This time of year, many people start thinking more seriously about donating — partly because they’re needed (think the recent destruction, thanks to Typhoon Haiyan in the Philippines), but also because donations can have a tax advantage.
If your life has been blessed this year, why not give some of it back? Thousands of causes and catastrophes could use your help financially. But you worked hard for that money, and don’t want to waste it. Who’s the best choice to use those funds responsibly?
One consistent watchdog for organizations is Charity Navigators, a nonprofit who monitors other nonprofits’ spending, employee lists (including salaries and perks), and fundraising activities. Their ‘top ten’ (not to mention ‘bottom ten’) lists make for interesting reading, including those who overpay their for-profit fundraisers; charities in deep financial trouble; and those who have consistently earned four-star ratings. (One of the four-star winners isCompassion International, an adopt-an-international-kid program we’ve believed and invested in for more than a decade.)
Other good research spots are Charity Watch and GuideStar. (Go here for more on these groups, as well as helpful tips.)
Don’t just think money, either. There are plenty of ways closer to home to give a little help to people who need it. High on the list:
*Volunteer…but do it regularly. Give some hours to sort clothes at your local thrift shop, read to kids at the library or elementary school, or serve meals at a senior center. Doing something like this once is helpful. Doing it consistently lets groups count on you — and keeps them in your regular thoughts.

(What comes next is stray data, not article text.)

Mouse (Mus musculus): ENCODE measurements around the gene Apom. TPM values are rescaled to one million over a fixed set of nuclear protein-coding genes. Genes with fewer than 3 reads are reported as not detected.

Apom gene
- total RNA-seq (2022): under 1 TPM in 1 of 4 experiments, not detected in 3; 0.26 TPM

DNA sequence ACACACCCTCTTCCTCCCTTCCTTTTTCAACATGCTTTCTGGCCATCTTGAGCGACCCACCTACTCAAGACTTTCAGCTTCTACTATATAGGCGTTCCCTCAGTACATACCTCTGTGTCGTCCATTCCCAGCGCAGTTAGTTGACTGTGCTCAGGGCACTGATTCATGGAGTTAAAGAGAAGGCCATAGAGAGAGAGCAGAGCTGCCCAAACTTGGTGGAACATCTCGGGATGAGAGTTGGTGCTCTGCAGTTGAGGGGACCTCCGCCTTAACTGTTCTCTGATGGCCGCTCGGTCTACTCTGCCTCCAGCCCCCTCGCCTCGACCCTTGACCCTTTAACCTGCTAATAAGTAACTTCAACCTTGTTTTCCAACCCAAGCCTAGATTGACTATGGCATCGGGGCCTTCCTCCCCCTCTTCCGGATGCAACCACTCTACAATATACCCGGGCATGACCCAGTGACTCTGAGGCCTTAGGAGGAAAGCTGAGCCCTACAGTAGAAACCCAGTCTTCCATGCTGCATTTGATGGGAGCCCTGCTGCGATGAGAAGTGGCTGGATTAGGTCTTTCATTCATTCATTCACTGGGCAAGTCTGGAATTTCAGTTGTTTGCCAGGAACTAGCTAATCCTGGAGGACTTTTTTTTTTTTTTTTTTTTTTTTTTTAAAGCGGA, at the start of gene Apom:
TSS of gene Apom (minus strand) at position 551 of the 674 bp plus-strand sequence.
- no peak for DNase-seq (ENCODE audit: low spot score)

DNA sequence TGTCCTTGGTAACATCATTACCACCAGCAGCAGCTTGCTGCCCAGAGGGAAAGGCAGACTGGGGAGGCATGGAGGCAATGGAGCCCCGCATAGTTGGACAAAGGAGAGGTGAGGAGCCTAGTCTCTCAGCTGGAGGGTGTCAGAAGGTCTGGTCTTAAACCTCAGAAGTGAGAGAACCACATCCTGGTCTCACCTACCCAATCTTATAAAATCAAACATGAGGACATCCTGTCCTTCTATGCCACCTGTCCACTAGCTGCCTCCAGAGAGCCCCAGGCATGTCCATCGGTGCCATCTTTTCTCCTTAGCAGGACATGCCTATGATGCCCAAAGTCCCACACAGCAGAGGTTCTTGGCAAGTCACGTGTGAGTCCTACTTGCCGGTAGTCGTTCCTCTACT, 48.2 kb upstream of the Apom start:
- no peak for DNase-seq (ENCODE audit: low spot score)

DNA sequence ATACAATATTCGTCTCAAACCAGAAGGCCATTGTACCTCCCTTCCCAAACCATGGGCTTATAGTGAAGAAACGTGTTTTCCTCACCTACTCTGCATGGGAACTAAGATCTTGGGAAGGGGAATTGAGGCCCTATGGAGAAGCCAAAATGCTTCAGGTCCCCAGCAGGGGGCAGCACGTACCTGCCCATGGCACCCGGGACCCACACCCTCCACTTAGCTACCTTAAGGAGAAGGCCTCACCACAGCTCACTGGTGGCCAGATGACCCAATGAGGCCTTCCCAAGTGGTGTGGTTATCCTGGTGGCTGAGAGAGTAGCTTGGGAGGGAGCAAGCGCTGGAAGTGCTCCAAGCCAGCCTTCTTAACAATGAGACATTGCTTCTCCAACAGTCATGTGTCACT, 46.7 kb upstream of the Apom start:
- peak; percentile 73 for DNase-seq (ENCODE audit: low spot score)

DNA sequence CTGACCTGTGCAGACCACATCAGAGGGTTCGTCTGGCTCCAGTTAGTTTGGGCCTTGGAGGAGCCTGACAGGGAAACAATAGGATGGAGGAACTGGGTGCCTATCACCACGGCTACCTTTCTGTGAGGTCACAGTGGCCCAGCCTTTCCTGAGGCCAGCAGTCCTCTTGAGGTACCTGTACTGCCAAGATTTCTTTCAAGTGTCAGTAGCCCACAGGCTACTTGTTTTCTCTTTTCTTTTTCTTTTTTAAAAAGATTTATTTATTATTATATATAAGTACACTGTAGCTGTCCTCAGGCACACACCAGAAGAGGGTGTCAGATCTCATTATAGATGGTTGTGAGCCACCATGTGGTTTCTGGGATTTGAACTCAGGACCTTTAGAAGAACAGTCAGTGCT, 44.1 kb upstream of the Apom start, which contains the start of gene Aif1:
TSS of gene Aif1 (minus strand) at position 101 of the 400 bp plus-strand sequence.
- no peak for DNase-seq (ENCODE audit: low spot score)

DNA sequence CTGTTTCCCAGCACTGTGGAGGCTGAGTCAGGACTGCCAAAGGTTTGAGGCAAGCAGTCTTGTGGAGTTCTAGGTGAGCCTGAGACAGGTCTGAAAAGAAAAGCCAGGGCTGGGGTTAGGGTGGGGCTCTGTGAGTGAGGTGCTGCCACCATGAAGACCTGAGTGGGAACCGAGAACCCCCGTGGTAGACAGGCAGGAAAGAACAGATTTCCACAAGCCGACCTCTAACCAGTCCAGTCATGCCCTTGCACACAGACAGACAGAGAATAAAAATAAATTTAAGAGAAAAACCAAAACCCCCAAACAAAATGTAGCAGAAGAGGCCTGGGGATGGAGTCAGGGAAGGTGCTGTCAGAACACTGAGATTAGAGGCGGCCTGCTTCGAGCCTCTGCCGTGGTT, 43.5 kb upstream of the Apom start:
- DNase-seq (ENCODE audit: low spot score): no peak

*Not using something that’s still useful? Give it away. Appliances, clothing , books, furniture, etc. can do others a world of good, while decluttering your personal space. (Just don’t get too enthused about it — Hillary Clinton’s used underwear are still a weird chapter in donation history.) Make sure these items are still in good condition — no one wants your broken refrigerator or stained tennis shoes any more than you do.
*Your donations may pay off in tax relief. If the group’s a certified nonprofit, they’re tax-deductible. This not only applies to household goods, but cars, trucks and even RVs. Mileage and other expenses while volunteering are also tax-deductible. They may not add up to big bucks, but they will help ease the tax sting somewhat.
*Make it personal. Take some time to get to know those you work with. Ask questions: people love to talk about themselves. Stop by (not on your regular time) to visit a senior, or send a card on birthdays or holidays. The friendships you cultivate this way may actually be more rewarding for you than the people you started out to help.
*Be careful. Be smart about where you go alone, or who you allow into your home. Often it’s wiser to meet some in public for coffee or lunch. (Bring a discerning friend with you…or limit your interaction to the original setting, if you’re not sure.) While you’re asking questions, listen — scammers or serial moochers will often betray themselves by blaming everyone else, giving evasive answers, or pushing too hard for immediate intimacy. (After all, the faster they can drain you dry, the quicker they’ll be able to move on to someone else.)